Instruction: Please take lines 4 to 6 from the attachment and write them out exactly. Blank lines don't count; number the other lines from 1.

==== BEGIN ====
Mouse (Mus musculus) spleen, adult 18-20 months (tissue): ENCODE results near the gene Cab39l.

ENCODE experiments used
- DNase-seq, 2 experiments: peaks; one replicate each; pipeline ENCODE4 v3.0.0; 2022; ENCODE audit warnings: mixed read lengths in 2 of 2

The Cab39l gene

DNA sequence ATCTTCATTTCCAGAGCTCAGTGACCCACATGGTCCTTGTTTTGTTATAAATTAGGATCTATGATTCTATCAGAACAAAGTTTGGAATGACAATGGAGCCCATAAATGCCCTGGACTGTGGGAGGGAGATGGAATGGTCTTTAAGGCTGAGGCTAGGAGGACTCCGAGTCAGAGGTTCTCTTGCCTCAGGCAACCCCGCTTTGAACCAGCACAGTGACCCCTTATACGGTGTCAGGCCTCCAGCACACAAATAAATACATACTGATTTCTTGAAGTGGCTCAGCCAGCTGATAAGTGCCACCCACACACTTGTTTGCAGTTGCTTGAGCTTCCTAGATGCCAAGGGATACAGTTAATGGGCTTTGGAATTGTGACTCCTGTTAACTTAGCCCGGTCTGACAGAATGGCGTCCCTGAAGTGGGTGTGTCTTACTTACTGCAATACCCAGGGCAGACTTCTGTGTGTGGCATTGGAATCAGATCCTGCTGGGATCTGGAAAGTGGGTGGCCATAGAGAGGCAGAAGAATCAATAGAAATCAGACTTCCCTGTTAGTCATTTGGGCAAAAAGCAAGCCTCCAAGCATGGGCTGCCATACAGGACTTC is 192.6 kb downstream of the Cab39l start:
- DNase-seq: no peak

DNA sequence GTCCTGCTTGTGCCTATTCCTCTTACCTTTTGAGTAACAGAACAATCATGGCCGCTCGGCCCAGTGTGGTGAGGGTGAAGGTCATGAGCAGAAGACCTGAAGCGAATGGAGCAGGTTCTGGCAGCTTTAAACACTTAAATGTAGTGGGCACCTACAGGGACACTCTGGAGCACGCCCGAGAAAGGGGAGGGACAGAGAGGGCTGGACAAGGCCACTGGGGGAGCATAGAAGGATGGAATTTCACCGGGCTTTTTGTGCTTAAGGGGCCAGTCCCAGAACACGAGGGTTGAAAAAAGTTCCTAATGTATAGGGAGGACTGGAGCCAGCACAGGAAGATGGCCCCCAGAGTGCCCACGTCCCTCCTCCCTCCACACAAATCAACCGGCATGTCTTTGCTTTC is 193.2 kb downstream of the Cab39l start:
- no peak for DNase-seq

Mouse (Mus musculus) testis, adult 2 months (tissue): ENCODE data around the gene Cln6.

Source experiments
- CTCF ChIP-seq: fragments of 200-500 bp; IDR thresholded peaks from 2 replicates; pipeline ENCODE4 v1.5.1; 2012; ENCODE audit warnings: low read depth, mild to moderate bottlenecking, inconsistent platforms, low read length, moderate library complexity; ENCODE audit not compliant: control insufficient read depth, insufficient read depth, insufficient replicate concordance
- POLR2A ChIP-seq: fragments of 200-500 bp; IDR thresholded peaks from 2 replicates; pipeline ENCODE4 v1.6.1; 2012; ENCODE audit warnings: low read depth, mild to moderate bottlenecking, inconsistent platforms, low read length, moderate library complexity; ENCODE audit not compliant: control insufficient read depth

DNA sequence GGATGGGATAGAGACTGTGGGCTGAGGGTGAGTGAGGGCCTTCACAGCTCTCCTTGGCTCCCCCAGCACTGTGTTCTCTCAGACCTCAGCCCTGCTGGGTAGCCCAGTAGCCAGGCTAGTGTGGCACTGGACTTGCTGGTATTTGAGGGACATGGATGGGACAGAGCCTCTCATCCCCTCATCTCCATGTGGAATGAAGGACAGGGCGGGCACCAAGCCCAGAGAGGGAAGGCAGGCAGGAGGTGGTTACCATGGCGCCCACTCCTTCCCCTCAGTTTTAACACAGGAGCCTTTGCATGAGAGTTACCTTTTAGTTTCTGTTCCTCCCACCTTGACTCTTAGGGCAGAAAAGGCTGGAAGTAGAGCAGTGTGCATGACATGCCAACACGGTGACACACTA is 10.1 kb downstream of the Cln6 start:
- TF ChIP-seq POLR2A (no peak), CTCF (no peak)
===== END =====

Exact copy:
The Cab39l gene

DNA sequence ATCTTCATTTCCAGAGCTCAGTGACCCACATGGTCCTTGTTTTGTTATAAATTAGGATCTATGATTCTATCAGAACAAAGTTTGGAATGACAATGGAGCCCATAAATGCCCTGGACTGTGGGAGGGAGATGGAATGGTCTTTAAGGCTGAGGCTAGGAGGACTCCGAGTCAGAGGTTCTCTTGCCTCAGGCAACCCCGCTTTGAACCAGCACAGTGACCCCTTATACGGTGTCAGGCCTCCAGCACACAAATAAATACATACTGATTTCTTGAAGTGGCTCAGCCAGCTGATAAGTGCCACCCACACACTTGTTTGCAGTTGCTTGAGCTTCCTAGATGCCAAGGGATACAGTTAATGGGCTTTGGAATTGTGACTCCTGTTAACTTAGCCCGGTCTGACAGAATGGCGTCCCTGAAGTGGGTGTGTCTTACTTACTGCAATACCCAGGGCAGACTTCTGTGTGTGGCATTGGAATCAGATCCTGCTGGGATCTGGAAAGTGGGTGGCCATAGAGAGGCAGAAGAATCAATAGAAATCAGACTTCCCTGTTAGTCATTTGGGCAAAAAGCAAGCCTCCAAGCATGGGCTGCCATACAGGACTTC is 192.6 kb downstream of the Cab39l start:
- DNase-seq: no peak